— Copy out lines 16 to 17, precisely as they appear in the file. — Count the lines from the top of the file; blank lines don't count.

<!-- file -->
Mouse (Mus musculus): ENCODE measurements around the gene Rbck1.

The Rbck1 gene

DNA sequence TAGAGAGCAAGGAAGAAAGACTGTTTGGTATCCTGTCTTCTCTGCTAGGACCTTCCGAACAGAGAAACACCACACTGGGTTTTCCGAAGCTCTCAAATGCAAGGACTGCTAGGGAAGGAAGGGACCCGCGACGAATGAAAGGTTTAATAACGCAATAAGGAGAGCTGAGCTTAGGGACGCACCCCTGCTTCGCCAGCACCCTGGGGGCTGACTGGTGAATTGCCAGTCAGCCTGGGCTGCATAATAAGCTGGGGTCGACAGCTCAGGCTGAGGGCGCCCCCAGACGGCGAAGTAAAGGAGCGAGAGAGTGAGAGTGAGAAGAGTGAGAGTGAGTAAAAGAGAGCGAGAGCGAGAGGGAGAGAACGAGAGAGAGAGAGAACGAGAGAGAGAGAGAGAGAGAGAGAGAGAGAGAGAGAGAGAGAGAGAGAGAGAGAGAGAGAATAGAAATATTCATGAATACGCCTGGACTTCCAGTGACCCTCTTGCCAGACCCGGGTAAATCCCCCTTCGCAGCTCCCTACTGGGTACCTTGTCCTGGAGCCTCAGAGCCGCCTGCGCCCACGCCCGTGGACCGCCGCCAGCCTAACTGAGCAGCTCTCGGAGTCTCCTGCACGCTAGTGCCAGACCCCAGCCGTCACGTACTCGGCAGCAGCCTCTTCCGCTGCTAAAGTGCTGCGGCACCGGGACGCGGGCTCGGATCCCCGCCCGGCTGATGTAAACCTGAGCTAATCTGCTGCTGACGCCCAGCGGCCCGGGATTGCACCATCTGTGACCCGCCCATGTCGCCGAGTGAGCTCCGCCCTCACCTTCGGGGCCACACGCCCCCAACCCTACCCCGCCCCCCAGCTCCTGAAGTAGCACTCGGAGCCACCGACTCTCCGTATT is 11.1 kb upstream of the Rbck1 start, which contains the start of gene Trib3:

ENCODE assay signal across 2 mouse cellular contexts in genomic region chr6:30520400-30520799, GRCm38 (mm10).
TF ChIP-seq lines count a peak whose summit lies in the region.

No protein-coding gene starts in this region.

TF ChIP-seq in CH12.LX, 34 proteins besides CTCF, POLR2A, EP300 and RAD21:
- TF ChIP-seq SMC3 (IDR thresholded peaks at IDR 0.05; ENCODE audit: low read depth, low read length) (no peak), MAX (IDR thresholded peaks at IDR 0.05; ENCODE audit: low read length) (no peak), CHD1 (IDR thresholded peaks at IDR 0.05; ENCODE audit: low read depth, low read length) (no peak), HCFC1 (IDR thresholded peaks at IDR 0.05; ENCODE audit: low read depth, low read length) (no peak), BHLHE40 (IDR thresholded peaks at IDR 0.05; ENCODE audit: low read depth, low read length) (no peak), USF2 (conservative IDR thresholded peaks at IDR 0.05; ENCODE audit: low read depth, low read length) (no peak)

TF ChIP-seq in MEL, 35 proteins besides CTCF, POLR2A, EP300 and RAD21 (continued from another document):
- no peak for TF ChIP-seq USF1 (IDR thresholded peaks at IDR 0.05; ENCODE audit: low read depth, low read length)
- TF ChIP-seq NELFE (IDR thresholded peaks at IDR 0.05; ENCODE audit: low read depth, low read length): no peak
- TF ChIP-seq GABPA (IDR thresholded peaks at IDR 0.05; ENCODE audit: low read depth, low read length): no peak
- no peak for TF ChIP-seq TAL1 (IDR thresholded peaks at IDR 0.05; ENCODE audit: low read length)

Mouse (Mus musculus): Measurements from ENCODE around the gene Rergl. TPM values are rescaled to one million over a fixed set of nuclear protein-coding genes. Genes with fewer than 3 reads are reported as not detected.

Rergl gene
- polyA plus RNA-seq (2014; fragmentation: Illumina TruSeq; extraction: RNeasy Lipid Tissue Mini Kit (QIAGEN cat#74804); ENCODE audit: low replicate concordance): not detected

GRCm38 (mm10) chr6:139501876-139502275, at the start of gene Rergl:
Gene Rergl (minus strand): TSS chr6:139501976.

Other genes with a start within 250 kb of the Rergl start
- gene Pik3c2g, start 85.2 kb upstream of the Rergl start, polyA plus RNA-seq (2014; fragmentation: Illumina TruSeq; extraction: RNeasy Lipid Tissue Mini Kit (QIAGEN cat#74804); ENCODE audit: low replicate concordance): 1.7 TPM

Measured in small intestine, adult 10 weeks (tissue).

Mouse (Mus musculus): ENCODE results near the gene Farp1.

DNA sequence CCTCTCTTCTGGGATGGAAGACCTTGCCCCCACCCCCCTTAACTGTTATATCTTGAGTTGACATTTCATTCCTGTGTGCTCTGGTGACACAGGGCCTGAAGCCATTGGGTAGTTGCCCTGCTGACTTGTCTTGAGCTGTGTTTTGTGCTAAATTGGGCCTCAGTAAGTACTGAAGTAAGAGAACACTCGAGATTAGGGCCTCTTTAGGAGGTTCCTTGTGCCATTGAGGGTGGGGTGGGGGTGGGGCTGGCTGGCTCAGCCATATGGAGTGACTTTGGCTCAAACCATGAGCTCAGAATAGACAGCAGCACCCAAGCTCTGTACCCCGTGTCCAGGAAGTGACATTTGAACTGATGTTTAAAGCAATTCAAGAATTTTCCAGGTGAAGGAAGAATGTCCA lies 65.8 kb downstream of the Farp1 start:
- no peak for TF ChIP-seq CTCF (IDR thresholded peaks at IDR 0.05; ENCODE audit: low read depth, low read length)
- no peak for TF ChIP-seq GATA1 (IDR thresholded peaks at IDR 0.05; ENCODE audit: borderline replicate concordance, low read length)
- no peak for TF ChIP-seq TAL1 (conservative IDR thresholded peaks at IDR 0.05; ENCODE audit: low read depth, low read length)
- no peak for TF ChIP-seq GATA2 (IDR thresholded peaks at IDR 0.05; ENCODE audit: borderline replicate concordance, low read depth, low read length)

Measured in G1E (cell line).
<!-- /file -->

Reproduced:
- polyA plus RNA-seq (2014; fragmentation: Illumina TruSeq; extraction: RNeasy Lipid Tissue Mini Kit (QIAGEN cat#74804); ENCODE audit: low replicate concordance): not detected

GRCm38 (mm10) chr6:139501876-139502275, at the start of gene Rergl: